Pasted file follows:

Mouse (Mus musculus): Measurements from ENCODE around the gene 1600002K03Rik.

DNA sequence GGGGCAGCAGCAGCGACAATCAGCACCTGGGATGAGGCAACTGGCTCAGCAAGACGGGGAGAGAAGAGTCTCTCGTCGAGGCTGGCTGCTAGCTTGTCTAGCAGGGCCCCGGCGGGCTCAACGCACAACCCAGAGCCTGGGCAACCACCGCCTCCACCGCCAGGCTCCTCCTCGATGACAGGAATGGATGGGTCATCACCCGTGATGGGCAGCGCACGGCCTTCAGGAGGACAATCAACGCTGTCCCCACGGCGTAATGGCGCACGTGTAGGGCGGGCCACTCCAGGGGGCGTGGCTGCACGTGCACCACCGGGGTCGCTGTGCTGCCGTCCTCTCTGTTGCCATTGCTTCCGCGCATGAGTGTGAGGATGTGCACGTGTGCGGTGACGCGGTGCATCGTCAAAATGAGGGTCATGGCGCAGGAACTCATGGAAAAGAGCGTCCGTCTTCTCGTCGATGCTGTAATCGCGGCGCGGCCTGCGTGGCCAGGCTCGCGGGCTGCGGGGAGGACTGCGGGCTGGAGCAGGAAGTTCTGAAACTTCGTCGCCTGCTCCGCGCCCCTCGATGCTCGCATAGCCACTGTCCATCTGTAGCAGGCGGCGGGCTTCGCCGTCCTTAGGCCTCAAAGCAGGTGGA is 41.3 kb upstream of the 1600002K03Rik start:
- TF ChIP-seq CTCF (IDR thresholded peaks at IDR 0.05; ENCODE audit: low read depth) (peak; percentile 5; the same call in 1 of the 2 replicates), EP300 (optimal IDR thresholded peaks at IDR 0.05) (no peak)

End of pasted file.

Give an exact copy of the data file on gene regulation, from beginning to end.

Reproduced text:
Mouse (Mus musculus): Measurements from ENCODE around the gene 1600002K03Rik.

DNA sequence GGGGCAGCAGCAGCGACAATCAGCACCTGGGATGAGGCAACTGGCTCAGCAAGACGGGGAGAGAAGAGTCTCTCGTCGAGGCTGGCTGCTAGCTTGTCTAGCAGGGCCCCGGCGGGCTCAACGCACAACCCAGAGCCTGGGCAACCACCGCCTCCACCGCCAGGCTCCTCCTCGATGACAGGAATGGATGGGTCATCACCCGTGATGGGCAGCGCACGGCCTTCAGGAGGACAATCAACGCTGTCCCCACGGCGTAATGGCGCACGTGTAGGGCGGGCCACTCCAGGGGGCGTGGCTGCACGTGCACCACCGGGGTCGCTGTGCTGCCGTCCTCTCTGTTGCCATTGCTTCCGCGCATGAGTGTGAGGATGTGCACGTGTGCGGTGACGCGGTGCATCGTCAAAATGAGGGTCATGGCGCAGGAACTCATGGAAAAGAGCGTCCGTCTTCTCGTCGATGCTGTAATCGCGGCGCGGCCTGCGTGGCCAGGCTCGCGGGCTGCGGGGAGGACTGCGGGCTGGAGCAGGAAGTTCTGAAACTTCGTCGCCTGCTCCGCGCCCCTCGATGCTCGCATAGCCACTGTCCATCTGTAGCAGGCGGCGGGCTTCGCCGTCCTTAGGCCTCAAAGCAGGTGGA is 41.3 kb upstream of the 1600002K03Rik start:
- TF ChIP-seq CTCF (IDR thresholded peaks at IDR 0.05; ENCODE audit: low read depth) (peak; percentile 5; the same call in 1 of the 2 replicates), EP300 (optimal IDR thresholded peaks at IDR 0.05) (no peak)